Rush to list stocks stirs concerns over new bubble
Last Updated: 2014-05-07 05:05 | Global Times
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Firms are queuing up to list on equity indexes globally, sucking cash from existing listed stocks and fueling worries that these high flotation volumes could be signaling an impending market fall.

So far this year, the value of IPOs worldwide has soared close to levels last seen in the dying days of the tech bubble of 2000, supported by central bank policies that have pumped out cheap money and underpinned market gains over the past five years.

While high levels of IPOs can be healthy, feeding firms capital to expand their businesses, valuation ratios on a number of stocks entering the market have risen to levels that can signal the market is due for a sharp correction.

Investors have been dumping shares in recently floated firms, especially in the tech sector, as concerns mount about valuations, reviving memories of the dotcom crash.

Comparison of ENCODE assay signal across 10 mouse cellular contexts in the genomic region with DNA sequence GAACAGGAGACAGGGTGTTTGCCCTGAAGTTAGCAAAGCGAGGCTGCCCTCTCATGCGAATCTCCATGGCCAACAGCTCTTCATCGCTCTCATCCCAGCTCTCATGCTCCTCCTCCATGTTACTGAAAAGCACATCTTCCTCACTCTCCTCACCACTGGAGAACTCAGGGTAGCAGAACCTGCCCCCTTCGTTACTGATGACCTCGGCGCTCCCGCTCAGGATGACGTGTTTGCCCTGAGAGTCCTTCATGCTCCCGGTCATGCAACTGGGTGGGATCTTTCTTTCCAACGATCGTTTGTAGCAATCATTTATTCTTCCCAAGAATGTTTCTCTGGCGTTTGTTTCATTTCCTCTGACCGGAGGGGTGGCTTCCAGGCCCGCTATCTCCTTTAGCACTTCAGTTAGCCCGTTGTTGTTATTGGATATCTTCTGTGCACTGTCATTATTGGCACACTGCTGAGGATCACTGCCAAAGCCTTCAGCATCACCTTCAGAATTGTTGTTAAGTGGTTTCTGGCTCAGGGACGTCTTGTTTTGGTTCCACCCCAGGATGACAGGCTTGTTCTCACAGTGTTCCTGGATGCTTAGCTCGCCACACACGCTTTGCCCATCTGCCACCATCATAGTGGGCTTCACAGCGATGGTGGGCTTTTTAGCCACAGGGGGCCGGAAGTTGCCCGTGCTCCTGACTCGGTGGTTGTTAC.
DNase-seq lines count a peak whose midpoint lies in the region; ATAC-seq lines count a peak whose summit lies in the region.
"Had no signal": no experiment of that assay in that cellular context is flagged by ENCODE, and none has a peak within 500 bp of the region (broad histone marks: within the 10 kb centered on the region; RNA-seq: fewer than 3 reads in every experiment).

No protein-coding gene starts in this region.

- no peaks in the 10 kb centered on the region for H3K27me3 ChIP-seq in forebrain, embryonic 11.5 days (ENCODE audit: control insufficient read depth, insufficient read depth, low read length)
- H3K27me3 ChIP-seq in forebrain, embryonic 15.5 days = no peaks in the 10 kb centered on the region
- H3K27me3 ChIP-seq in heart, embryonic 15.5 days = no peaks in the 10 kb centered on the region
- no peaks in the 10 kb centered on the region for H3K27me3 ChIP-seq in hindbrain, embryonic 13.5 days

These IPOs are also soaking up cash. Despite huge inflows into equities since the start of the year, the MSCI All-Country World Index, which tracks shares in 45 countries, is trading only slightly higher over the period.

"The new paper which is coming to market is diluting the technical support from fund flows... It does leave us vulnerable," said Ian Richards, global head of equities at Exane BNP Paribas.

"We know that there's still a big IPO pipeline ... Some of those deals will try to be squeezed through, then potentially that's a suppressant for markets."

Global-listed IPO volume, at $65.8 billion via 331 deals so far in 2014, represents the highest year-to-date value since 2010 and is just shy of a 2000 peak, data from Dealogic shows.

Meanwhile, equity funds globally have taken in more than $84 billion this year, according to EPFR Global data.

"Many times, what fund managers will do is that they will make sales in the secondary market to subscribe to those (initial public) offerings," said Ashish Misra, head of investment policy at Lloyds Bank Private Banking.

While the IPO stream remains robust, many of the companies listing have poor-quality earnings. The proportion of US firms coming to the market that are unprofitable is now at 74 percent, its highest since 1999, analysts at Redburn said.

Concerns about overstretched valuations have meant scant demand for new firms that might once have drawn huge interest. Chinese pork producer WH Group, for example, pulled its Hong Kong IPO after failing to get the valuation it wanted.

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